Current Affairs
Malta with A+ rating by German credit agency

A German credit rating agency has classified Malta in A+ rating level with stable prospects after its economists carried out an evaluation of Malta’s economic and financial indicators.

The agency, Creditreform, considered in the A+ level rating to Malta the strong economic growth which increased the average income and the low rate of unemployment. The economists stated that this scenery is expected to continue even next year and noted that the Government is registering the highest surplus in the budget among European countries with a trend of debt reduction.

In a twelve-page report, the German agency noted that Malta has a sound institutional framework, however they remarked that there is room for improvement in the judiciary system and the strengthening of measures against corruption and money laundering. The report observes that in the World Bank index Malta classified in the 41 position among 209 countries on good governance. They added that this classification is in the level of countries who have the same rating of Malta. On the other hand, Malta fairs better than these countries in the perception of how much it favours the private sector.

Regarding the rule of law, corruption control, the judiciary independence and auditing, the report is less positive to remark that in classifications of other organisations, Malta’s points were slightly lower since 2008, and also mentions the European Parliament’s report on Malta, among others, on transparency, citizenship with investment programme and data protection. However, the report observes that the Maltese authorities, including MFSA and FIAU already took various actions in the fight against money laundering and greater control by regulators in the financial services sector. It says that one has to see how effective these measures will be.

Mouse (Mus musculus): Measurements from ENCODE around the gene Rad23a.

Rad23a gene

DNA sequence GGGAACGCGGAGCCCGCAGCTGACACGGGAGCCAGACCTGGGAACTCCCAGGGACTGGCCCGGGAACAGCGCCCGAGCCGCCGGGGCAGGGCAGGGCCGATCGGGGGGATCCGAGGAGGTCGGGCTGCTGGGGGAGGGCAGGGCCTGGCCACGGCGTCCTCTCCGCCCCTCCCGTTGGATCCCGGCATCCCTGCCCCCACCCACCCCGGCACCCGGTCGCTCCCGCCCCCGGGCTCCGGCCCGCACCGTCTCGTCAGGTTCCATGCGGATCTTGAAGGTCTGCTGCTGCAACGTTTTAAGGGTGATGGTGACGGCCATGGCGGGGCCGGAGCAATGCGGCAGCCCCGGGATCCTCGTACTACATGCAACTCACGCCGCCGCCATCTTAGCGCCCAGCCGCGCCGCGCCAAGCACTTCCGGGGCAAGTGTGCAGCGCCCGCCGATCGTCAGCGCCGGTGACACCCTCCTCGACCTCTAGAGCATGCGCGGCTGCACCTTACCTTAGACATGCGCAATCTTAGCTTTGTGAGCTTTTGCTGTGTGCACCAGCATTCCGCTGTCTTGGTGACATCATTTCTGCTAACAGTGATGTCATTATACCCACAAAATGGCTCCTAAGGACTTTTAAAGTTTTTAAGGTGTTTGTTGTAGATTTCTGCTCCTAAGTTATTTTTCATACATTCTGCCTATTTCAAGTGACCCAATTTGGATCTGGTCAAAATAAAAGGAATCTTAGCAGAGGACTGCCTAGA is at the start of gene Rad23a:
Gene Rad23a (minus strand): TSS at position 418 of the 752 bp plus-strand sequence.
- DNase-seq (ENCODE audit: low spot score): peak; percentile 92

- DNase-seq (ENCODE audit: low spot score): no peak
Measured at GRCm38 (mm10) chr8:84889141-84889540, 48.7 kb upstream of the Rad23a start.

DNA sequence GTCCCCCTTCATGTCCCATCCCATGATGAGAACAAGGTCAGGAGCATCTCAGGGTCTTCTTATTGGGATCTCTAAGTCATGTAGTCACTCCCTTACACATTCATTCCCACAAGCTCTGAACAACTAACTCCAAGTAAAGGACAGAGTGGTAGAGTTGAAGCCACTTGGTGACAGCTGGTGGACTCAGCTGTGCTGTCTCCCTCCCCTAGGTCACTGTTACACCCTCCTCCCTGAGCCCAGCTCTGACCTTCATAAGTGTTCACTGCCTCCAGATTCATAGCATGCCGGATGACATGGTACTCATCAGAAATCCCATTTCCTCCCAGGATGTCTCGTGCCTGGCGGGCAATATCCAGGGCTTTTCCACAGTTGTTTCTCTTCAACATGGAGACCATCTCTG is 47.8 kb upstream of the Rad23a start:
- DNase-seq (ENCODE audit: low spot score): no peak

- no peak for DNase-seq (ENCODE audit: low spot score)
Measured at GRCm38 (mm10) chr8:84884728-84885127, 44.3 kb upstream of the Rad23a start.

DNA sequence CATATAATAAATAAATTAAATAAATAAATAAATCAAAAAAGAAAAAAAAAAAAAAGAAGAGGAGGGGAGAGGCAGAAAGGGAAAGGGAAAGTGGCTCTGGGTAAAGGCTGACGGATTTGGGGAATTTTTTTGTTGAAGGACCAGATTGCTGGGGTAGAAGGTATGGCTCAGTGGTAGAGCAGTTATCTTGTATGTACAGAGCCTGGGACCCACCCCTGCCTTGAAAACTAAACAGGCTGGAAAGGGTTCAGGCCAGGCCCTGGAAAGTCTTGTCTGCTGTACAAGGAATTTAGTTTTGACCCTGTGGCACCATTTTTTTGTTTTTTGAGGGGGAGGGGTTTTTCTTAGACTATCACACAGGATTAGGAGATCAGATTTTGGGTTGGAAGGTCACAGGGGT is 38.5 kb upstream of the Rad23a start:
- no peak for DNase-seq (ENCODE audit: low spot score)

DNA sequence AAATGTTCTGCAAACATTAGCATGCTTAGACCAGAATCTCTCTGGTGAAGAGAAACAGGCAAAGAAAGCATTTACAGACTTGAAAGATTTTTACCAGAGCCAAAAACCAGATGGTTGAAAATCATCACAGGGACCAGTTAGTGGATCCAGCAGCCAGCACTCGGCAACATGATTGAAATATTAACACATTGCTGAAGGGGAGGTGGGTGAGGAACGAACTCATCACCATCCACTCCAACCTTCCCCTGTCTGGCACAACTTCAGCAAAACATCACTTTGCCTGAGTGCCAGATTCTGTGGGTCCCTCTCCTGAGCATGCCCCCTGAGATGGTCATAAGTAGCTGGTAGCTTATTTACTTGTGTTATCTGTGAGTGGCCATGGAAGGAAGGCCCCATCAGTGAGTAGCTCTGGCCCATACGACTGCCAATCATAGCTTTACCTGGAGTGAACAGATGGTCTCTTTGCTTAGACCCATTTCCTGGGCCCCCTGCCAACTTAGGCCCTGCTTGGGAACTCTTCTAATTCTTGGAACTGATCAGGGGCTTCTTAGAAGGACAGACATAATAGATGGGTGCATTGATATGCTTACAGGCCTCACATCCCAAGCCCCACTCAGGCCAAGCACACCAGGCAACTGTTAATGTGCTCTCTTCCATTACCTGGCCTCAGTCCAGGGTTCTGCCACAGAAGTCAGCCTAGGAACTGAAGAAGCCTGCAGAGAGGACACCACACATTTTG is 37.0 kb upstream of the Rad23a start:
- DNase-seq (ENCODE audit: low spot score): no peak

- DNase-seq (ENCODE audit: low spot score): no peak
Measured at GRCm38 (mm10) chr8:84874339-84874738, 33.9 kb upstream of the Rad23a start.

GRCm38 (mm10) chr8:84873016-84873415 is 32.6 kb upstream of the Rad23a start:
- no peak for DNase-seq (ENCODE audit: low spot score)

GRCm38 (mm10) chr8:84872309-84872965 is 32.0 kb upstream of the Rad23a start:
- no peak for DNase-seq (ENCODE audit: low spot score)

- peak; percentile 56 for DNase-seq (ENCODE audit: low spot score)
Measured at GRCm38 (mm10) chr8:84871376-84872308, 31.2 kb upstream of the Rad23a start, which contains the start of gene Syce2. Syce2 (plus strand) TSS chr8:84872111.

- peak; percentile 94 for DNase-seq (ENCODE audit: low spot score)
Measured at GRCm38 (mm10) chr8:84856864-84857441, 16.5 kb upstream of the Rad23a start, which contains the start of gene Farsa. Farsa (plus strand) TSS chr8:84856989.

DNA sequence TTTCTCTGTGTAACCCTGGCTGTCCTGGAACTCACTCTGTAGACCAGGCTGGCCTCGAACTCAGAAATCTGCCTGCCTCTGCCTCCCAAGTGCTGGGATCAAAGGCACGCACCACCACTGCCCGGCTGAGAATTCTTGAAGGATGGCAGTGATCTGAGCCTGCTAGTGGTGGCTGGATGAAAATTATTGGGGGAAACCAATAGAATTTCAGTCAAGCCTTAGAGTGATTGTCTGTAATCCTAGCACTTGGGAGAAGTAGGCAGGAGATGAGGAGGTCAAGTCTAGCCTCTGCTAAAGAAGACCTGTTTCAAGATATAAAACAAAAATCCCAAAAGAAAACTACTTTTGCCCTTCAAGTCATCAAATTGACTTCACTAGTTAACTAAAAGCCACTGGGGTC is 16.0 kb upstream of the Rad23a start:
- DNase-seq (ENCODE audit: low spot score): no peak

On the economic factors, the economists considered the risks that the Maltese economy may face due to international developments, including in tax harmonization and action that may affect the income from the citizenship programme. They stated that generally the economic indicators justify Malta’s A+ rating classification as, since 2013, it consistently registered an increase in national wealth and even in the personal income which was achieved with a faster rate than the rest of the 27 EU member states.

The economists described Malta’s economic growth of 6.8% as exceptional and far higher than the EU’s average rate. They also noted that economic expansion was felt almost in all sectors, from services up to construction.

Creditreform further stated that in this scenery the prospects for the Maltese economy are positive and predicted an economic growth of 5.5% this year and 5% during 2019. While reviewing figures of various sectors of the economy, the economists noted among others the strong increase in tourism and even improvement in manufacturing, and an increase in planned investment through EU funds. On the labour market, they observed that foreign workers were an important factor against the creation of wages inflation and, together with an increase in productivity, it improved competitiveness in various sectors of the Maltese economy. However, they remarked that Malta still has bureaucracy which obstructs enterprises and was classified in the 84th position among 190 countries in another report.

The German credit agency stated that the risks of no agreement on the UK’s exit from the EU were slightly reduced, however it warned that if the agreement is not approved by the British Parliament, it may negatively affect tourism to Malta from the British market, although it noted that the Maltese tourism industry no longer depends only on British tourists. On the other hand, Malta may benefit also from financial services companies who chose to operate from Malta following the UK’s exit from the EU.

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